• There have been a number of theories and essays on analysis of which passively suggest a relationship between spatial montage and architecture. •
Eisenstein’s ‘Montage and Architecture’ Lev Kuleshov’s ‘Contextual Experimentation’ Gordon Cullen’s ‘Serial Vision’
The spectator builds up a causal relationship between any successive shots/spaces.
• The perception of one shot/space highly depends on the perception of its preceding and following shots/spaces. • A flâneur strolling through an architectural ensemble perceives spaces not in a continuous progression but in the form of single spatial segments. • A perception of a spatial sequence cannot occur if there is no movement through the space-fragments of which the sequence is made. • The movement (literal and virtual) of the flâneur within the ensemble depends on the carefully disposed elements around him.
Putting it into Perspective: The Mill Ownersâ€™ Association building
Interpreting ‘Serial Vision’ •
Comprehending space-construction which is akin to trans-sequential montage in cinema
Perspective: Visual and Spatial Arrangement
Path-directing Tools: • Interpreting ‘Hereness and Thereness’ in the form of Path-directing tools which is akin to visual transitions in cinema Circulation Elements
SEQUENCE 1 Subtle Transition
SEQUENCE 2 Hereness & Thereness
Interpreting ‘Contextual Experimentations’ • The flâneur establishes a causal relationship between every single space fragments in a spatial sequence. •
Continuous Spatial Sequence - the spatial segments are traversed in a continuum.
• Discontinuous Spatial Sequence - the spatial segments are not bound together by any prescribed path.
Continuous Spatial Sequence
SEQUENCE 3 Contrasting Juxtaposition
Discontinuous Spatial Sequence • Discontinuous spaces form a sequence when the ‘persistence of vision’ inscribes the perception of a space in the mind and the expiration capability allows that perception to resurface when another spatial segment triggers the memory usually by means of a ‘leitmotif’*, e.g. parallaxes. The mind, then, creates a ‘phenomenal’ linkage of all the previous spaces that are associated with the leitmotif resulting in the perception of a virtual movement. • Leitmotifs: Deep and flat spaces Reduction Use of Forms and Colors Parallax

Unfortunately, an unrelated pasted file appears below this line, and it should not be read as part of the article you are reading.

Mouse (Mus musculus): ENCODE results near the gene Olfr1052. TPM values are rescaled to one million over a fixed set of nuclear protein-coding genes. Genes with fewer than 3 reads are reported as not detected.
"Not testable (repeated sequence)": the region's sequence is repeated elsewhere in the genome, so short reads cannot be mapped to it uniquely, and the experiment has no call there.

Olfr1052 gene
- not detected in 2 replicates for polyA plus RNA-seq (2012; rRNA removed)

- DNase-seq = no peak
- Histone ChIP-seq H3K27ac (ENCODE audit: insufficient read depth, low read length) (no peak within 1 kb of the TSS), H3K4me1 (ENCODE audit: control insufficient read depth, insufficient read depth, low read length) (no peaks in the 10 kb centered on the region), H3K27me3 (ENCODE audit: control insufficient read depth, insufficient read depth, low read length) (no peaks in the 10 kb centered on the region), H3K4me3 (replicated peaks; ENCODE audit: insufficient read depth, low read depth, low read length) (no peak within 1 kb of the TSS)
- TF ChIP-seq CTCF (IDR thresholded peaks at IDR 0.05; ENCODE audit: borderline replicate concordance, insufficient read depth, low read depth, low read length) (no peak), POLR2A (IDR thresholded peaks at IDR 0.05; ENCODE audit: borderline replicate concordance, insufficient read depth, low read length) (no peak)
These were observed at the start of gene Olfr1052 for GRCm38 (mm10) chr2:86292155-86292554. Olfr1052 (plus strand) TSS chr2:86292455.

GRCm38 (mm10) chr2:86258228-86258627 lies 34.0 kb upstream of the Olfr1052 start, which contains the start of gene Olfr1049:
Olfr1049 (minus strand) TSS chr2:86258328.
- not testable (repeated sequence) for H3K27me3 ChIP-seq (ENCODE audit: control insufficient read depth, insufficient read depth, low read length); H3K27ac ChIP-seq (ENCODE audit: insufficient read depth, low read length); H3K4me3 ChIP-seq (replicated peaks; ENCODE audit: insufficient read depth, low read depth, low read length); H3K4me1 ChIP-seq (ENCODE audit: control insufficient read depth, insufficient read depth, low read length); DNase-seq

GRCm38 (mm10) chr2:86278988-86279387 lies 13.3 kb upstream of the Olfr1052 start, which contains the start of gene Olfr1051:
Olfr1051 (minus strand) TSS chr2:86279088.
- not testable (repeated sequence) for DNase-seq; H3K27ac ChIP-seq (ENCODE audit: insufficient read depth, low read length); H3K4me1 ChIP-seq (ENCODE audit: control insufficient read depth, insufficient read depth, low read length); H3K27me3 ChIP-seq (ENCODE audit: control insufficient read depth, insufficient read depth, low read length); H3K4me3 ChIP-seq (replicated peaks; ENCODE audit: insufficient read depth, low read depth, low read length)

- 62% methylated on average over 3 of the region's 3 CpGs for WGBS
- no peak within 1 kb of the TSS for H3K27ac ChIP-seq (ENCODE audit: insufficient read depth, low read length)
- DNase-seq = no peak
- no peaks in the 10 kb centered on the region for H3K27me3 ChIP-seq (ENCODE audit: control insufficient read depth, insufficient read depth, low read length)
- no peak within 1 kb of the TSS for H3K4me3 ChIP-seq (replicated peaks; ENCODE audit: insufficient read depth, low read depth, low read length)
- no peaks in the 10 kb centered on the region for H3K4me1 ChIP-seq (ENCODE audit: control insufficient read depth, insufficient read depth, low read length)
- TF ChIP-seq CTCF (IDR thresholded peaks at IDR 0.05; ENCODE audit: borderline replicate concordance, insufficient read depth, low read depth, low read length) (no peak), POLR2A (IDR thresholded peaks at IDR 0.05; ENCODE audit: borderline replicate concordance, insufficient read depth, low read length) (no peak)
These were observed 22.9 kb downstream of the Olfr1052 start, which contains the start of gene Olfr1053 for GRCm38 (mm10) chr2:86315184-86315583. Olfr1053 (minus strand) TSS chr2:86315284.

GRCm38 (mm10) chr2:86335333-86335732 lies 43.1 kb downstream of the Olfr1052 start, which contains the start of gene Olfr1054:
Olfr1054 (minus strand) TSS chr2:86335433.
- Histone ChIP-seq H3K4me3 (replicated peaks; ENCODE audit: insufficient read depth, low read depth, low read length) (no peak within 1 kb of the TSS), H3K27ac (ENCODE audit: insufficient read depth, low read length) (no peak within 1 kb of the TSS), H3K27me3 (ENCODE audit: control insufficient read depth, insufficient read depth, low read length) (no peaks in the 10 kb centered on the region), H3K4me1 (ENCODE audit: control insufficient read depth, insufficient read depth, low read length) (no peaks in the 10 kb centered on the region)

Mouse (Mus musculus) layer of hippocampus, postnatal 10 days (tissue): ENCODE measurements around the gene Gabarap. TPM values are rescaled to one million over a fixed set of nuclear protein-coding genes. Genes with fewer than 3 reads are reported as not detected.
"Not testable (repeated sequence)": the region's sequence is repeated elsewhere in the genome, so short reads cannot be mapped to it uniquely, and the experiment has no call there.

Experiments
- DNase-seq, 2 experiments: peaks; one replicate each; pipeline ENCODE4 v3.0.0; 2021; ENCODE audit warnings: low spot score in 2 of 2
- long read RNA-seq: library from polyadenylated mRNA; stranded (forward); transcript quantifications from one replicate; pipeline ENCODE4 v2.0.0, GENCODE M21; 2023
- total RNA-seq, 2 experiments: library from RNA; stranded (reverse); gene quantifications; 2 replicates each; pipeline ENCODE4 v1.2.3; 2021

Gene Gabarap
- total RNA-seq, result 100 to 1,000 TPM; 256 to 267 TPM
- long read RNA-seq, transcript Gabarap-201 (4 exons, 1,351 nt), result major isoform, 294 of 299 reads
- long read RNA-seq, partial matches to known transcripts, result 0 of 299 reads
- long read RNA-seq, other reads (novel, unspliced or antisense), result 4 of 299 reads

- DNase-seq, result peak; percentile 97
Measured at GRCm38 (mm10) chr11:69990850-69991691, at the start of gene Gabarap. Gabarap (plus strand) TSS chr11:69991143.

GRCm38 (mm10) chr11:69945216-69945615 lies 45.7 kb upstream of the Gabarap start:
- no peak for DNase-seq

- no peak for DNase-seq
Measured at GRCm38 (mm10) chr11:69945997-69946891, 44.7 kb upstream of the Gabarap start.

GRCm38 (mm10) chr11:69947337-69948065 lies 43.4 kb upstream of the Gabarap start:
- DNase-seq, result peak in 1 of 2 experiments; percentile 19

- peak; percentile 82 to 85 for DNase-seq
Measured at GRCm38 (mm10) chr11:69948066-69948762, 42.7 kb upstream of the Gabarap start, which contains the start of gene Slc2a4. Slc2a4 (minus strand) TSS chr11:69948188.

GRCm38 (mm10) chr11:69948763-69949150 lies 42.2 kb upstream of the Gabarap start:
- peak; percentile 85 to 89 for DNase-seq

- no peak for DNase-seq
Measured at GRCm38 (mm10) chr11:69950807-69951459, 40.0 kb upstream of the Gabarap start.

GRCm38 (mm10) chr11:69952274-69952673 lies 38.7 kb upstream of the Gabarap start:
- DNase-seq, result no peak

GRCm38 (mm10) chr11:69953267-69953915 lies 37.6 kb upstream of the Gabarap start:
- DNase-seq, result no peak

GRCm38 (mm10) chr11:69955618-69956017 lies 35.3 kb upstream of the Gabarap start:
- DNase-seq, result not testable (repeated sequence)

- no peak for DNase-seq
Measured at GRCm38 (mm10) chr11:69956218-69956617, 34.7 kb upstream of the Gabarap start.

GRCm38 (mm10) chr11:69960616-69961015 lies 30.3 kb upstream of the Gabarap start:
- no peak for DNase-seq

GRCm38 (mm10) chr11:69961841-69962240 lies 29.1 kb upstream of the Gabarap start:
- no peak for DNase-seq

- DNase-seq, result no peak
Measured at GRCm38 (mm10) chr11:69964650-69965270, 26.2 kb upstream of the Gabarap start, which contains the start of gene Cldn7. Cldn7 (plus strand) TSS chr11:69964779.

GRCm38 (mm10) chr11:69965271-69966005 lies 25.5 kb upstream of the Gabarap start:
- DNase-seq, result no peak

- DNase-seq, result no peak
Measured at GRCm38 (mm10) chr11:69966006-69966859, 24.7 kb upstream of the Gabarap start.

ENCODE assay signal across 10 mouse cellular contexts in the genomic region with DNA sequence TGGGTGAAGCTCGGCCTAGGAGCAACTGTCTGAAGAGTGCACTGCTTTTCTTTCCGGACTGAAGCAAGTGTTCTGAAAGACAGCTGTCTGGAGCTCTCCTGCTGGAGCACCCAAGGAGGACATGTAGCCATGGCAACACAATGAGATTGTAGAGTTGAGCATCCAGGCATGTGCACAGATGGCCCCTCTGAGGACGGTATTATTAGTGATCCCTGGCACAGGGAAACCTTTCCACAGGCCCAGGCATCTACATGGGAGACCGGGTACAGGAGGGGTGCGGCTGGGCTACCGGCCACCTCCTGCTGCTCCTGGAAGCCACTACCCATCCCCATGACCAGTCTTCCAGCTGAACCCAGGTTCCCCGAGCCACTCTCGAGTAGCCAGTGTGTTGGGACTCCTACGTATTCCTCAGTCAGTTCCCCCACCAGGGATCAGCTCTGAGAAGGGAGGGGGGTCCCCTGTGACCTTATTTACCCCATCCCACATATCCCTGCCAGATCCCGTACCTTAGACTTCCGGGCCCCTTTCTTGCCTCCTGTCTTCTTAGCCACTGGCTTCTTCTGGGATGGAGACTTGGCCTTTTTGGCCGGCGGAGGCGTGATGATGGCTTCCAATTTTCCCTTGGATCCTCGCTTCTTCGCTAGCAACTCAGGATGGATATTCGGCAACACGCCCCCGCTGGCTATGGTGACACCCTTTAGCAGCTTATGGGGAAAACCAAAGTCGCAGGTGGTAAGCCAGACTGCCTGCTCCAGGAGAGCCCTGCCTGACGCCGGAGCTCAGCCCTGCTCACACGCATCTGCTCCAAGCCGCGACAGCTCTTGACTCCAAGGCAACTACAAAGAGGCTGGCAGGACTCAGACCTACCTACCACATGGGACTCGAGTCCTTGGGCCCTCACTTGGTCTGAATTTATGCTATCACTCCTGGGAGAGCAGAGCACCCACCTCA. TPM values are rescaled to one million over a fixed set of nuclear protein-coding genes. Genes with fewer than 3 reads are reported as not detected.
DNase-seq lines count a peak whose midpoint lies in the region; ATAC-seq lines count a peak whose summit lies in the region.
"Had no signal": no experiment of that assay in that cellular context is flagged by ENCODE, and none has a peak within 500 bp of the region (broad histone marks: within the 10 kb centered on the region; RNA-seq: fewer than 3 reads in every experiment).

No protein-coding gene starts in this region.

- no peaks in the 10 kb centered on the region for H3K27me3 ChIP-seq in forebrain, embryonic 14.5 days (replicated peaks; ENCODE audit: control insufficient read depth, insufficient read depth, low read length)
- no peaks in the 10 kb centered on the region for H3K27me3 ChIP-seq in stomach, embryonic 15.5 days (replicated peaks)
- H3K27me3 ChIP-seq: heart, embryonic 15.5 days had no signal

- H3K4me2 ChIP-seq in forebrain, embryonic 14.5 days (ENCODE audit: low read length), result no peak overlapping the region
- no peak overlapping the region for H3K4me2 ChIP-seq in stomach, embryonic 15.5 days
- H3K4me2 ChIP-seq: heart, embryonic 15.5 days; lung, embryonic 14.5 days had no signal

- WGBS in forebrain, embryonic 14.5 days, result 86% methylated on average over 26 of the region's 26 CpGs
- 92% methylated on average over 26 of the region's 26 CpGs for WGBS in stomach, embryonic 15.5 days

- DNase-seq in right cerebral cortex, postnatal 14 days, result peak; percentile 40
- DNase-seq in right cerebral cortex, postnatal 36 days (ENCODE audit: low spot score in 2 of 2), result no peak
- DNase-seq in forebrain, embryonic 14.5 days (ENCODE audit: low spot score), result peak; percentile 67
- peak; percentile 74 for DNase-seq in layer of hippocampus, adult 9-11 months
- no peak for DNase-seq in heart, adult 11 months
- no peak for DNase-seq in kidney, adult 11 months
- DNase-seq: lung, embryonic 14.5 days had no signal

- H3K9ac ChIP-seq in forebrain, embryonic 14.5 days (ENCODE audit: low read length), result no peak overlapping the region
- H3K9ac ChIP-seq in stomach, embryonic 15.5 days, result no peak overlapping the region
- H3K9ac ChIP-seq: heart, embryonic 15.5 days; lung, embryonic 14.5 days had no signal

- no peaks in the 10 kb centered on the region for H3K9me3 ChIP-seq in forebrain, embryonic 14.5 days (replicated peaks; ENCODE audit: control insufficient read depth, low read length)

SEQUENCE 4 Deep and Flat Spaces
SEQUENCE 5 Parallax
• ‘Space’ has been assumed to be the smallest unit of any architectural ensemble that can be perceived in isolation. • Using spatial montage as the apparatus, space-tectonics can be carried out by juxtaposition of ‘disparate space-fragments’ and a designed ‘path’ that binds them. • The study makes one rightfully aware about the differences that lie between the two fields by posting a number of shortcomings. • Film-maker has the advantage of having a greater element of control over his audience as opposed to the architect over his visitors. • In cinema, time and space as distinct elements can be manipulated with remarkable ease, whereas architecture has little control over the element of time but the perception of space is much greater than what is perceived on film. • The filmic experience has a high ‘retainer’ value, whereas the architectural experience may vary greatly from time to time. • One of the major deductions from the study suggests that there is a potent possibility to work with the mode of representation for architectural works that can be inherently cinematic in its nature.